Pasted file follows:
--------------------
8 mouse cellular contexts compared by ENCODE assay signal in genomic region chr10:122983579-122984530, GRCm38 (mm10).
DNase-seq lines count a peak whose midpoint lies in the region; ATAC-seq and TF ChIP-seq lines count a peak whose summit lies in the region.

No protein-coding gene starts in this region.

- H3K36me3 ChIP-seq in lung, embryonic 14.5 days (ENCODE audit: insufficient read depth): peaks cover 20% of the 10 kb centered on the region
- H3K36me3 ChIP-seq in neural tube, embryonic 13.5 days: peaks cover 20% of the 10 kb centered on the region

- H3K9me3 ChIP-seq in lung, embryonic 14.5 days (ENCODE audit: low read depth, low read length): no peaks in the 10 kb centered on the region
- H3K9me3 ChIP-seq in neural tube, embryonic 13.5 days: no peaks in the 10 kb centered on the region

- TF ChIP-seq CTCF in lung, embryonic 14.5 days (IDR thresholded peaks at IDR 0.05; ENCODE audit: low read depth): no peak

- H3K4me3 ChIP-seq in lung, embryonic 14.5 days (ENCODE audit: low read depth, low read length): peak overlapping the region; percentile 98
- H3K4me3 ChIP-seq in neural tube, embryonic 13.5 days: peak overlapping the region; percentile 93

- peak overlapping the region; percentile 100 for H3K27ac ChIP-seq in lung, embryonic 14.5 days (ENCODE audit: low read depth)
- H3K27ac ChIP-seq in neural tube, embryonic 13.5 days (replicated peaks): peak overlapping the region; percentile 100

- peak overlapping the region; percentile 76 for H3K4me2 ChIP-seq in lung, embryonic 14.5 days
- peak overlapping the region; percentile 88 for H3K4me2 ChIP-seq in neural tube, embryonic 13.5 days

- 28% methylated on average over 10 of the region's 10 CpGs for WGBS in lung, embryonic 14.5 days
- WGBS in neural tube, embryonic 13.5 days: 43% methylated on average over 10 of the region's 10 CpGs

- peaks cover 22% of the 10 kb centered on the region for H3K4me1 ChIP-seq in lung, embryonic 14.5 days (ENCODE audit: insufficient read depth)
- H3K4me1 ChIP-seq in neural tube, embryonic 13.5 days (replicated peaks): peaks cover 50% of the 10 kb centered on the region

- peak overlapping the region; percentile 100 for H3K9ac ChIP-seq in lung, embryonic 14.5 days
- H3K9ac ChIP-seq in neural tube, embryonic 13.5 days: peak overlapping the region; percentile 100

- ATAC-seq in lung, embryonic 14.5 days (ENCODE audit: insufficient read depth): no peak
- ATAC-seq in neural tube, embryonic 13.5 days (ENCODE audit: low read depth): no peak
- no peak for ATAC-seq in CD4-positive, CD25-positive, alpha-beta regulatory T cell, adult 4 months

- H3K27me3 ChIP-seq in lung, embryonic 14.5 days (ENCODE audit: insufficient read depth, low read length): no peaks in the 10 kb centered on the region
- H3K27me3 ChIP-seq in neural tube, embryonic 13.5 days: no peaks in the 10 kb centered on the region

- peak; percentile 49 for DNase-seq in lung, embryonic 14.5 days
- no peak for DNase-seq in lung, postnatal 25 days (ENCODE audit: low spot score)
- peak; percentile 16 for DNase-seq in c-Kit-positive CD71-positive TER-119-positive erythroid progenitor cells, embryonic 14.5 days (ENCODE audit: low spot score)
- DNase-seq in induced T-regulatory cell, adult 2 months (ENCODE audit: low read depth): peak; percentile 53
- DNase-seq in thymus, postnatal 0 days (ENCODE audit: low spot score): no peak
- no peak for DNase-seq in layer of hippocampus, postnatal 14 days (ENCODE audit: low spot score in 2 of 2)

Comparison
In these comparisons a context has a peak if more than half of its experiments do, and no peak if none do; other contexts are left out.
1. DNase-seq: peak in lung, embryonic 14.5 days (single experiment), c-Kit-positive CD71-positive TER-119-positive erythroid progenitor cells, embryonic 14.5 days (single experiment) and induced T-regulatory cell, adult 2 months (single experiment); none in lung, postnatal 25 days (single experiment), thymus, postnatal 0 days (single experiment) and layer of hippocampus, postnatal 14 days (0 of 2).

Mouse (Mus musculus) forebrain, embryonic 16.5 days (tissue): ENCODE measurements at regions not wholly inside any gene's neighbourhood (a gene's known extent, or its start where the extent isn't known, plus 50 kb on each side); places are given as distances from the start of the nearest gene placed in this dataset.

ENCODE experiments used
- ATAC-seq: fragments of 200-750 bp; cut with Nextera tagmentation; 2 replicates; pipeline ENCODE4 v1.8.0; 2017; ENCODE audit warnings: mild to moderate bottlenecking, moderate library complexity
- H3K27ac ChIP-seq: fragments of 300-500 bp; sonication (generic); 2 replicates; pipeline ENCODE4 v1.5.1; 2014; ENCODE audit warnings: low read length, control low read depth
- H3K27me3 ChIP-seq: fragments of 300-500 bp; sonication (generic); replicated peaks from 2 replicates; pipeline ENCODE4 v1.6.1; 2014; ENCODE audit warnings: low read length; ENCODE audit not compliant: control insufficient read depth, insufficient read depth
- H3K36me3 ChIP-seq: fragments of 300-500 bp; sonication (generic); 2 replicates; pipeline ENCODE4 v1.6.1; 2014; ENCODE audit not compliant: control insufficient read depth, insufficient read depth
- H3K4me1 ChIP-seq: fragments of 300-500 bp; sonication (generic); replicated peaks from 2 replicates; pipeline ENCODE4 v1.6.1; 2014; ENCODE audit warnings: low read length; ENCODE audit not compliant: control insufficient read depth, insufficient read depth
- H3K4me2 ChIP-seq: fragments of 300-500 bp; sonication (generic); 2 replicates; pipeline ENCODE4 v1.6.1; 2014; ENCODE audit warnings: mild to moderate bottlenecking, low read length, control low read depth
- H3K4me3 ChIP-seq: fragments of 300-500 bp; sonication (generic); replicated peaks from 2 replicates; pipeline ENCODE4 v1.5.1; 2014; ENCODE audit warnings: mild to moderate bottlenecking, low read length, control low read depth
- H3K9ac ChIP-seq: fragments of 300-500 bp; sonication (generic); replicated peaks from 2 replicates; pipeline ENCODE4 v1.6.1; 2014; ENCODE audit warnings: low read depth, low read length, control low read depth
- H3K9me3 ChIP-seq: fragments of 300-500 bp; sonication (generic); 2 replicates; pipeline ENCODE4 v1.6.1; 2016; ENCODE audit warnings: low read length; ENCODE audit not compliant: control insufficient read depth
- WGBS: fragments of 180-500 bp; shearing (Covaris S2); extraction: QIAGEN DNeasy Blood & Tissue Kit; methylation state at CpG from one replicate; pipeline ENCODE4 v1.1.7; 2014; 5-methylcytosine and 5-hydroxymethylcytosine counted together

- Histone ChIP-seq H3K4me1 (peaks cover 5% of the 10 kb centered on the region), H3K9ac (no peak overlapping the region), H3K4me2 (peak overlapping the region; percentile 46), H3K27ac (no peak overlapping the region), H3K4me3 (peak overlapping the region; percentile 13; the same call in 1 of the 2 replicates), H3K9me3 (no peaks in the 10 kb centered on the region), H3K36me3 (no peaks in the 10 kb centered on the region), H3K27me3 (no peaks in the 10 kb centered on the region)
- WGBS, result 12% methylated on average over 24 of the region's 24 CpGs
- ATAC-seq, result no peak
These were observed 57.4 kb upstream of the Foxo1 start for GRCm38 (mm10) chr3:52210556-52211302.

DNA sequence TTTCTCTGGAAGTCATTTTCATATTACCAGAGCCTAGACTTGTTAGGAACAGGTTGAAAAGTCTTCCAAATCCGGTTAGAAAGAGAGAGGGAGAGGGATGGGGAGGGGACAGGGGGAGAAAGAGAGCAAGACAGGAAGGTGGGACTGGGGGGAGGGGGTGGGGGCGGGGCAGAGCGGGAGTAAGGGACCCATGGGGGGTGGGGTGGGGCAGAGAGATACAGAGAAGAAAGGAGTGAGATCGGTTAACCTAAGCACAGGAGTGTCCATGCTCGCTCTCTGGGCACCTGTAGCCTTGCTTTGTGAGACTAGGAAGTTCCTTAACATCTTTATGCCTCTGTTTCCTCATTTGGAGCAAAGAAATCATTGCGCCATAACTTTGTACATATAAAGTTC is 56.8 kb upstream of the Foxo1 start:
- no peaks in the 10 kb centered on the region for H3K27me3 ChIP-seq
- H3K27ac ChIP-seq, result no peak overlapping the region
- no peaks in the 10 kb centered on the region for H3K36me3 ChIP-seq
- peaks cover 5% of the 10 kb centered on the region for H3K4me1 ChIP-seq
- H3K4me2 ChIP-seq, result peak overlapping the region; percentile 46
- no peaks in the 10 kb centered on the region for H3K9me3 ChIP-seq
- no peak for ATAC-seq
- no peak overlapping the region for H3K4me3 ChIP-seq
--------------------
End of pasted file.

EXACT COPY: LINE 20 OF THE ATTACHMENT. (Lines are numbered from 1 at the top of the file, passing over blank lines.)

- H3K9ac ChIP-seq in neural tube, embryonic 13.5 days: peak overlapping the region; percentile 100